I have an 80 lb niece that shoots a 12 guage single shot with game loads ...... she has a crappy stance but keeps a death grip on the gun ..... she is far more interested in knocking over the steel plates or busting water jugs than noticing ny recoil.....
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Old July 12, 2011, 02:11 AM   #13
idek
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As others have said, a recoil pad like this could help. The SMALL size fits most of the H&R single shot shotgun if that's what you've got.

Someone mentioned filling the stock with lead to add weight. Another possibility is to use a neoprene* shell holder like this on the stock. If it's full of cartridges, it'll add nearly half a pound of weight (the slip-on pad adds about another 1/4 lb.) This added weight would decrease free recoil by more than 10%. then of course, the cushy pad would help, and using 2-3/4" slugs as others have said would make a noticeable difference.

*There are also elastic shell holders, but they may slip more than the neoprene types.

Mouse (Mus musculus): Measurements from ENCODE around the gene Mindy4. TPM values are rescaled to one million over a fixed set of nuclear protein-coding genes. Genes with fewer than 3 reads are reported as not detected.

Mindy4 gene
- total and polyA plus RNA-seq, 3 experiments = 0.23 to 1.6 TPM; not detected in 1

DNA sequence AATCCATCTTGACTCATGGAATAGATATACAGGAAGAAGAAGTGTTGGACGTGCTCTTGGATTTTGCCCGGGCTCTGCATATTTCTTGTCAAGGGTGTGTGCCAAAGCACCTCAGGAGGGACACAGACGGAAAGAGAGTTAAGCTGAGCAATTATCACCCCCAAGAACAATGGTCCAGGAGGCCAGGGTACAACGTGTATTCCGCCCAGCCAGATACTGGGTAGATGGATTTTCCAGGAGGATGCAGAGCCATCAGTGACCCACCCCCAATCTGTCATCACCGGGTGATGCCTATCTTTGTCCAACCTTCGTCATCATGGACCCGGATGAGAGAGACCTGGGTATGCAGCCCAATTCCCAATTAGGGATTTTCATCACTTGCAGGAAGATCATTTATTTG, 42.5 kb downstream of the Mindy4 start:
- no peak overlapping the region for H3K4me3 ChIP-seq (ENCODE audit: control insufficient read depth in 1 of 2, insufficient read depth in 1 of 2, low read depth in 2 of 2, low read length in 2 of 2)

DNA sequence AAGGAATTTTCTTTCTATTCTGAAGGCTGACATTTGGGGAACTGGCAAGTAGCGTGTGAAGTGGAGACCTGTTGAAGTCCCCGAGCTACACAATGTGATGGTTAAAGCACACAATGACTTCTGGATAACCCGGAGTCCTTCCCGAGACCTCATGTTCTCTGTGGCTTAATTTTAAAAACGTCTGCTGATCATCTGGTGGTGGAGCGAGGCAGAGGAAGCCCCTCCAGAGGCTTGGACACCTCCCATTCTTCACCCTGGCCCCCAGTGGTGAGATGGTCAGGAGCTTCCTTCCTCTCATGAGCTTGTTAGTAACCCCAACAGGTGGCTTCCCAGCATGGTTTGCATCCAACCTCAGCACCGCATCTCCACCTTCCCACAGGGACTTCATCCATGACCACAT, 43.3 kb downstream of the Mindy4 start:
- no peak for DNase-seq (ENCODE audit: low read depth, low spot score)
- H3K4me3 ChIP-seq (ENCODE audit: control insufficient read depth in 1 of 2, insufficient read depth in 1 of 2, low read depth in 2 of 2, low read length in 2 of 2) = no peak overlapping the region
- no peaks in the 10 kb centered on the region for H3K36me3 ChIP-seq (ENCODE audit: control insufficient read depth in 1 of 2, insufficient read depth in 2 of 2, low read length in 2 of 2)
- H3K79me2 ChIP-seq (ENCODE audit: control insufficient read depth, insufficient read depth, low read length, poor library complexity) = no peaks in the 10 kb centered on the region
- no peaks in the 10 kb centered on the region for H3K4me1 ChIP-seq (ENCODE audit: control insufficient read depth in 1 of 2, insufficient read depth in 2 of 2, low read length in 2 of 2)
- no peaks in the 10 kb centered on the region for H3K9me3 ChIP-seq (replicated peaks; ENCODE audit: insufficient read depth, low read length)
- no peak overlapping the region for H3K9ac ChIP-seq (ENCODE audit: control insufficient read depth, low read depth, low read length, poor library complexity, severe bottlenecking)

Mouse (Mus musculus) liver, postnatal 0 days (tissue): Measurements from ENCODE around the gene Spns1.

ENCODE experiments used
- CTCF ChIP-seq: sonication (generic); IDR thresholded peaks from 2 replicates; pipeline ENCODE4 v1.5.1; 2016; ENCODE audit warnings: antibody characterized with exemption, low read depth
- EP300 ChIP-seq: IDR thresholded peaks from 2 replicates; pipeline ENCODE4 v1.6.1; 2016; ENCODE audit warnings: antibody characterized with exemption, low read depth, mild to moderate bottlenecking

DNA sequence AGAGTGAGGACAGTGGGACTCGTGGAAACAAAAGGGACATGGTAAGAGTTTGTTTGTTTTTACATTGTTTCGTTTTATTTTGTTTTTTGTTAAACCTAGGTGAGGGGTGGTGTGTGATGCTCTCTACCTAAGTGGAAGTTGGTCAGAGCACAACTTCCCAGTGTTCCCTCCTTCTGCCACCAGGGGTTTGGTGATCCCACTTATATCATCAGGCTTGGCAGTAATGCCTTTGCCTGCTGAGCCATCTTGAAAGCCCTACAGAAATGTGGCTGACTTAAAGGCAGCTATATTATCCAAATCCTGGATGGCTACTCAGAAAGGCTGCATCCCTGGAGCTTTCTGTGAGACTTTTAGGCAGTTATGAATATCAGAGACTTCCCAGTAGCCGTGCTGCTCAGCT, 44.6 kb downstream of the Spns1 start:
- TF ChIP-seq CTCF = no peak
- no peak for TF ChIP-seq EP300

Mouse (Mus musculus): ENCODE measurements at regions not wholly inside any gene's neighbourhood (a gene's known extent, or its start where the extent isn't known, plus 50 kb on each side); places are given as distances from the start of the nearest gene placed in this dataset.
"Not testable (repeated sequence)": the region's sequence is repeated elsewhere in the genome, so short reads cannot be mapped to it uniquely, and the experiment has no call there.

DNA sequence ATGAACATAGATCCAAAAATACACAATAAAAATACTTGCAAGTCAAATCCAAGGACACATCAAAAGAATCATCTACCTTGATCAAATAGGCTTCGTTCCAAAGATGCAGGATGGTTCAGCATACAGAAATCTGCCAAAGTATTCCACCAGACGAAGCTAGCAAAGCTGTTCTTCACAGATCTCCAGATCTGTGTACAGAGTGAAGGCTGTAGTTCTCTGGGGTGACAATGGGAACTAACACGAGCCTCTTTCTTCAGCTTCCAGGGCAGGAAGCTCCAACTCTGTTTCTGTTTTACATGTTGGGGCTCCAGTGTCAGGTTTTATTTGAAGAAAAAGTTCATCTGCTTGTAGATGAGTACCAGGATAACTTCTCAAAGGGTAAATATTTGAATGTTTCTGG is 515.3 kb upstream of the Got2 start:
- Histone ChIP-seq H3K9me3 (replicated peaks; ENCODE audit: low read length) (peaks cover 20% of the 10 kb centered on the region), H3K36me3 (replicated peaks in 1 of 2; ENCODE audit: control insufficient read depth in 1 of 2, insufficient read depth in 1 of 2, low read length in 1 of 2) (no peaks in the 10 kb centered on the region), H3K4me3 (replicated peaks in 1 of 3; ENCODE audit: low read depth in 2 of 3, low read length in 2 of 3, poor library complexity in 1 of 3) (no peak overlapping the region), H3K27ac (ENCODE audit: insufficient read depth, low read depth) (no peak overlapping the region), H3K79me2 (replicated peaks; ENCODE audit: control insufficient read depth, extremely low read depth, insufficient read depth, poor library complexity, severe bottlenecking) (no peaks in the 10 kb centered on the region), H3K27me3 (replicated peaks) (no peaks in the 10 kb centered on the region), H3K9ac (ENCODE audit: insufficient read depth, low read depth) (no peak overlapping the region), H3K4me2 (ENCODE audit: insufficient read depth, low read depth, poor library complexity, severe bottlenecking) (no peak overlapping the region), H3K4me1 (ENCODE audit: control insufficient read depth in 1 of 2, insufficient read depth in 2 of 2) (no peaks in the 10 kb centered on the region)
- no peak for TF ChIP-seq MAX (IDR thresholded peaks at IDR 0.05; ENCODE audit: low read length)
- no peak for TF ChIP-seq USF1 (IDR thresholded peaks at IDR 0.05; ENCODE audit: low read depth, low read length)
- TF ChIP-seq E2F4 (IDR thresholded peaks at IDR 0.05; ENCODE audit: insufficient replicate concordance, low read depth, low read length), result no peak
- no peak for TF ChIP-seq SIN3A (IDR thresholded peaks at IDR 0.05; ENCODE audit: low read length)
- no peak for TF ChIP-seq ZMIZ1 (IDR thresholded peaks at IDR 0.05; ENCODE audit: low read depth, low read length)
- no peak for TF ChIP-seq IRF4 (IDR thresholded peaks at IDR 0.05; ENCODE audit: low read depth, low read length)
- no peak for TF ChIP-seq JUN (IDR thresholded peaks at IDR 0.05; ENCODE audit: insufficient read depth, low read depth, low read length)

Last edited by idek; July 12, 2011 at 02:17 AM.
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Old July 13, 2011, 07:04 PM   #14
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low recoil is simply achieved by adding gun weight, add recoil pad, and less powder charge(low-recoil rounds). Pick all or at least one. I like a light shotgun to comfortably lug it along with me in the woods. Got a recoil pad and use both high and low recoil loads.
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Old July 13, 2011, 10:39 PM   #15
JAYSAYSGOBUCKS
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Thank for all the ideas! ! ! I think i am going to see if i can save up for a pump in 12 ga then add a recoil pad and weight to stock... I ordered a recoil pad and looking and steel washers as walmart to put into the stock of the 20 ga single shot, Tried a 2 1/2 inch shell is a little better on recoil but that little of a gun with a slug just hurts! Once again thanks every one ! ! !



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Old July 13, 2011, 10:47 PM   #16